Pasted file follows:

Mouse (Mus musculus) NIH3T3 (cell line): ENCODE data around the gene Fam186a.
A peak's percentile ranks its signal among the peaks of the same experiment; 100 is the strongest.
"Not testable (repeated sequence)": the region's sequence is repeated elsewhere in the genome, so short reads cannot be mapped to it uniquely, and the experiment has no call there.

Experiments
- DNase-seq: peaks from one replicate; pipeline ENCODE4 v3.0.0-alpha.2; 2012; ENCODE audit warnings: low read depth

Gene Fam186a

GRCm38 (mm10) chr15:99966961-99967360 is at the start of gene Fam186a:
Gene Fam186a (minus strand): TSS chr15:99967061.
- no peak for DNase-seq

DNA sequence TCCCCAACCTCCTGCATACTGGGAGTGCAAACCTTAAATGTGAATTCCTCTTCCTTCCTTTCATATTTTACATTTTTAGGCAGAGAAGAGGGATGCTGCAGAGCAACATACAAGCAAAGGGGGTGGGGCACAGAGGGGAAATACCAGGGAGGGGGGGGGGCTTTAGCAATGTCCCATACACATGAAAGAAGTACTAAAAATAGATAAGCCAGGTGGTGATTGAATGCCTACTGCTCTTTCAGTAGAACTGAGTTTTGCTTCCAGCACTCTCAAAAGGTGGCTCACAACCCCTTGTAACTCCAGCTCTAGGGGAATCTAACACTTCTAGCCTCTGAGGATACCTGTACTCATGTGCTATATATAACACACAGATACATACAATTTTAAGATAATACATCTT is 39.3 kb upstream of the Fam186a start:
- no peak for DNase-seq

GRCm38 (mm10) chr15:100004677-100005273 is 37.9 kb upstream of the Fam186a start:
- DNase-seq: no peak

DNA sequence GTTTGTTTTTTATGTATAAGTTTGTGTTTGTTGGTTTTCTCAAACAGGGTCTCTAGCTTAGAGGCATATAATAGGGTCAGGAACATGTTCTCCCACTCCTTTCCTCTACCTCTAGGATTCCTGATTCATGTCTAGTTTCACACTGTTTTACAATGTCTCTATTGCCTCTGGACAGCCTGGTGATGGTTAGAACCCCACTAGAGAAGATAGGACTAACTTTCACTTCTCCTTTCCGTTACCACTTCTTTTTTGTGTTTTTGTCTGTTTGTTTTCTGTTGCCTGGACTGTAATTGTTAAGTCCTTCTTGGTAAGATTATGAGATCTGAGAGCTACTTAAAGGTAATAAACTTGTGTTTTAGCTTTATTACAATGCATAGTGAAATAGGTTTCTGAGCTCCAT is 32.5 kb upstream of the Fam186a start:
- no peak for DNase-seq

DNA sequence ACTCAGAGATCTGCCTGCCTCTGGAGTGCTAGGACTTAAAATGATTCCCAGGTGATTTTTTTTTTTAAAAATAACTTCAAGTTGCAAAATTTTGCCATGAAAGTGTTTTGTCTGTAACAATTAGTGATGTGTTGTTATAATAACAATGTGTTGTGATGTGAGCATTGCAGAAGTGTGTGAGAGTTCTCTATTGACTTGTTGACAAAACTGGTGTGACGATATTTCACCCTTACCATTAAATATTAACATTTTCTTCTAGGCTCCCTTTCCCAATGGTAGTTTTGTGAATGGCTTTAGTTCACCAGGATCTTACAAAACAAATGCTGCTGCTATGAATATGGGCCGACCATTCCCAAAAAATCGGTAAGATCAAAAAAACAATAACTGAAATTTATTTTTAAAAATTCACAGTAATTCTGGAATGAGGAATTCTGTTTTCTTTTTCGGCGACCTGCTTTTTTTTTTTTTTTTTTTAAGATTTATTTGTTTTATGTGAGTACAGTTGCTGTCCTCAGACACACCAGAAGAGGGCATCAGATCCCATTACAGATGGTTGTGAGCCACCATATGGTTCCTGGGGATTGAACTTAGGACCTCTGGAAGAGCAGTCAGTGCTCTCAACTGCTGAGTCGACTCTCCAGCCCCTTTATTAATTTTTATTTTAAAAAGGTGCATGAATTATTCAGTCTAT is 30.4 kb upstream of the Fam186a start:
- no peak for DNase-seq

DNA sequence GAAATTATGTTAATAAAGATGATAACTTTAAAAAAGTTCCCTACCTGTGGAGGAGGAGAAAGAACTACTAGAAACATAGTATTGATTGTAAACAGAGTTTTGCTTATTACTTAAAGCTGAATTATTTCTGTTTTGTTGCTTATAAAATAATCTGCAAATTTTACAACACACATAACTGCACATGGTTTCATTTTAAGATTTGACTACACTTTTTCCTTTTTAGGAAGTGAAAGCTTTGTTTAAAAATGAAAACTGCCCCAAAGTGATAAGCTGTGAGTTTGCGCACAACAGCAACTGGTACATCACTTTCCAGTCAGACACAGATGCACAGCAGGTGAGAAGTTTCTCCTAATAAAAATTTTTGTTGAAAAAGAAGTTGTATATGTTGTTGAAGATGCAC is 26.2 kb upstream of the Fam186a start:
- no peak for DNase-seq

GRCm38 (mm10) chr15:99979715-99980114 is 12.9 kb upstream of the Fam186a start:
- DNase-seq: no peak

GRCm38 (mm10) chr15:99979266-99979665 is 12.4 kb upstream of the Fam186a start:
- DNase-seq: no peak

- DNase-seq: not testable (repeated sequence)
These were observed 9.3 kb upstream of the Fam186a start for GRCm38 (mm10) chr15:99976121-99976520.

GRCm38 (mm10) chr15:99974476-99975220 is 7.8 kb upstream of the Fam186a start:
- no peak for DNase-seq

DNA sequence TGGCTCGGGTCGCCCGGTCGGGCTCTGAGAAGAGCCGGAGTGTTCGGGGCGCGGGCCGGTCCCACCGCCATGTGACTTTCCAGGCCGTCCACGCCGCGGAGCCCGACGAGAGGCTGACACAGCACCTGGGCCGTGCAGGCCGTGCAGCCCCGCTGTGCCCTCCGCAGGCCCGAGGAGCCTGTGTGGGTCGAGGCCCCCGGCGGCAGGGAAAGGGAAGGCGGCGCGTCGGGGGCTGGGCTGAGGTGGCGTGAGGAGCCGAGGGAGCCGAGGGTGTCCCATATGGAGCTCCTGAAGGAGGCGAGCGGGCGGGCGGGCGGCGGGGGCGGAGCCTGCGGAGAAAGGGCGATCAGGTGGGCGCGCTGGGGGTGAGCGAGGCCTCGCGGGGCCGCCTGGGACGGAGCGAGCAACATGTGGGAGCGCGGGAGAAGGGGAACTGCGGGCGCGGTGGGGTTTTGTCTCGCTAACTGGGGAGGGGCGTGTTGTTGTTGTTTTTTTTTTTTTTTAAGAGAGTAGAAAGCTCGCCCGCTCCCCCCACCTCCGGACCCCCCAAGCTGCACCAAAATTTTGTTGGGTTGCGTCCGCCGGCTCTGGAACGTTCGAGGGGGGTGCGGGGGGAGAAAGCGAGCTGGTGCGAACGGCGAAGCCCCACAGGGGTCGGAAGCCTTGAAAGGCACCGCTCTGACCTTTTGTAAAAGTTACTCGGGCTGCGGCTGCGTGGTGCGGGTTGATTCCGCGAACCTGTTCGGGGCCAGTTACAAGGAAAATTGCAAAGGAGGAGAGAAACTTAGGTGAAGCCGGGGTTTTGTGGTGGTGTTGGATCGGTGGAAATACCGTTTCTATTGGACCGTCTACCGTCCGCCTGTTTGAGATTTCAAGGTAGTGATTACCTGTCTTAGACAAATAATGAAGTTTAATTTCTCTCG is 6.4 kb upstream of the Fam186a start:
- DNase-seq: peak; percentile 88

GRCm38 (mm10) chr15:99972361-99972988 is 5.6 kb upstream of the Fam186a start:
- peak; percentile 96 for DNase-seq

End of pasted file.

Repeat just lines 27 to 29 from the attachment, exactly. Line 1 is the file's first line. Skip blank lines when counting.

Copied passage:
- no peak for DNase-seq

DNA sequence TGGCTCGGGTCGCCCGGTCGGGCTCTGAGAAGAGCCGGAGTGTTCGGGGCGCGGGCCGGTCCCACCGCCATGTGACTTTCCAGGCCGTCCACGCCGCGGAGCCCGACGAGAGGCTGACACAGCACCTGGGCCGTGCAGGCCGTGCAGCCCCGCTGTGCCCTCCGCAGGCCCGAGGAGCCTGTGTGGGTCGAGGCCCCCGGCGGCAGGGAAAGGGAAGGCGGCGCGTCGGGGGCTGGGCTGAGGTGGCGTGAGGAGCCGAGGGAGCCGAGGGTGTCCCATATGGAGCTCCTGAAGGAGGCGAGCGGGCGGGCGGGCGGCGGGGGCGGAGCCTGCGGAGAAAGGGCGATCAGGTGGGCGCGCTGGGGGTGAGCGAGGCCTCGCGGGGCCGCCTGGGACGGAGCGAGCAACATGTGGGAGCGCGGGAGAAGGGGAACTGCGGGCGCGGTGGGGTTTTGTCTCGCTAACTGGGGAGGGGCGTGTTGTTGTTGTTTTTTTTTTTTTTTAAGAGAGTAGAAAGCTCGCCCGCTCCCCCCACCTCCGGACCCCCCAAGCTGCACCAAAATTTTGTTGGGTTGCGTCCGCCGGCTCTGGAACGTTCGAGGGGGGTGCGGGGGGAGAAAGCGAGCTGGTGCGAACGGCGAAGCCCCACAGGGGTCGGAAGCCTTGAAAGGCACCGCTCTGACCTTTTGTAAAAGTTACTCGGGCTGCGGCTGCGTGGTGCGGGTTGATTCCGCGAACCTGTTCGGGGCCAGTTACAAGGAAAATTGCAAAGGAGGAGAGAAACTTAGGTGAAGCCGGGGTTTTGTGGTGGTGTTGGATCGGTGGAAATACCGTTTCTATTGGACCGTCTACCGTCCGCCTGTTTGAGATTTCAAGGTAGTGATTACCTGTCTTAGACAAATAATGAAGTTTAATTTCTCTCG is 6.4 kb upstream of the Fam186a start:
- DNase-seq: peak; percentile 88